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Cross-site scripting (XSS) is a type of computer security vulnerability typically found in Web applications by injecting HTML code and client-side scripts. An exploited cross-site scripting vulnerability can be used by attackers to by-pass access controls such as the same origin policy.
Vulnerabilities of this kind have been exploited to craft powerful phishing attacks and browser exploits. As of 2007, cross-site scripting carried out on websites were roughly 80% of all documented security vulnerabilities. Often during an attack "everything looks fine" to the person who may be subject to unauthorized access, theft of sensitive data and financial loss.
A spammer could capture your password and other information you believe is protected. You should also be concerned because malicious scripts can be used to expose restricted parts of your organization's local network (such as their Intranet) to attackers on the Internet.
Some Web browsers contain vulnerabilities in the security systems that determine what access a script should have to your computer or other Web sites. In the case of these cross-zone or cross-domain vulnerabilities, a malicious script could download and install arbitrary software on your computer, or read/ modify data on another Web site.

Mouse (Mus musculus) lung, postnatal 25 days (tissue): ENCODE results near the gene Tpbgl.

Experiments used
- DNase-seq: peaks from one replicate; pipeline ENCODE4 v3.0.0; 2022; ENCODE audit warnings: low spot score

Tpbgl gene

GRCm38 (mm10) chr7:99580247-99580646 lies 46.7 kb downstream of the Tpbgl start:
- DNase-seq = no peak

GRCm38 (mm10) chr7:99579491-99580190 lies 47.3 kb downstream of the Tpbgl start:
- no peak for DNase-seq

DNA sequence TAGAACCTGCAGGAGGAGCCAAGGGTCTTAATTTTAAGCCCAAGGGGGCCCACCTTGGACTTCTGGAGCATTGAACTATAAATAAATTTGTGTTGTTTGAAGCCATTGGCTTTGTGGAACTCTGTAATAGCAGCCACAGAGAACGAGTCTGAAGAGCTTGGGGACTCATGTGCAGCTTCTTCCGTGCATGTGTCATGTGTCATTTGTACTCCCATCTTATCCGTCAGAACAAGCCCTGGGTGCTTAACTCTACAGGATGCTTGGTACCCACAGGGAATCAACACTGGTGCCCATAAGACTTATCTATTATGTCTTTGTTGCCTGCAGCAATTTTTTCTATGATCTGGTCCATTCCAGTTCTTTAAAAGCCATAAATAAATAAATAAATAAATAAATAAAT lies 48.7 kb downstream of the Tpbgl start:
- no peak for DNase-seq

Malicious scripts can also alter the appearance of a browser, making social engineering or "phishing" attacks more successful. For example, a malicious script might open a browser window outside of the visible screen area or cover the address bar with a spoofed address.
Cross-site request forgery (CSRF (Sea-Surf) or XSRF), also known as a one-click attack, sidejacking or session riding, is a type of malicious exploit of a website whereby unauthorized commands are transmitted from a person that the website trusts. Unlike cross-site scripting (XSS), which exploits the trust a person has for a particular site, cross-site request forgery exploits the trust that a site has for a particular person.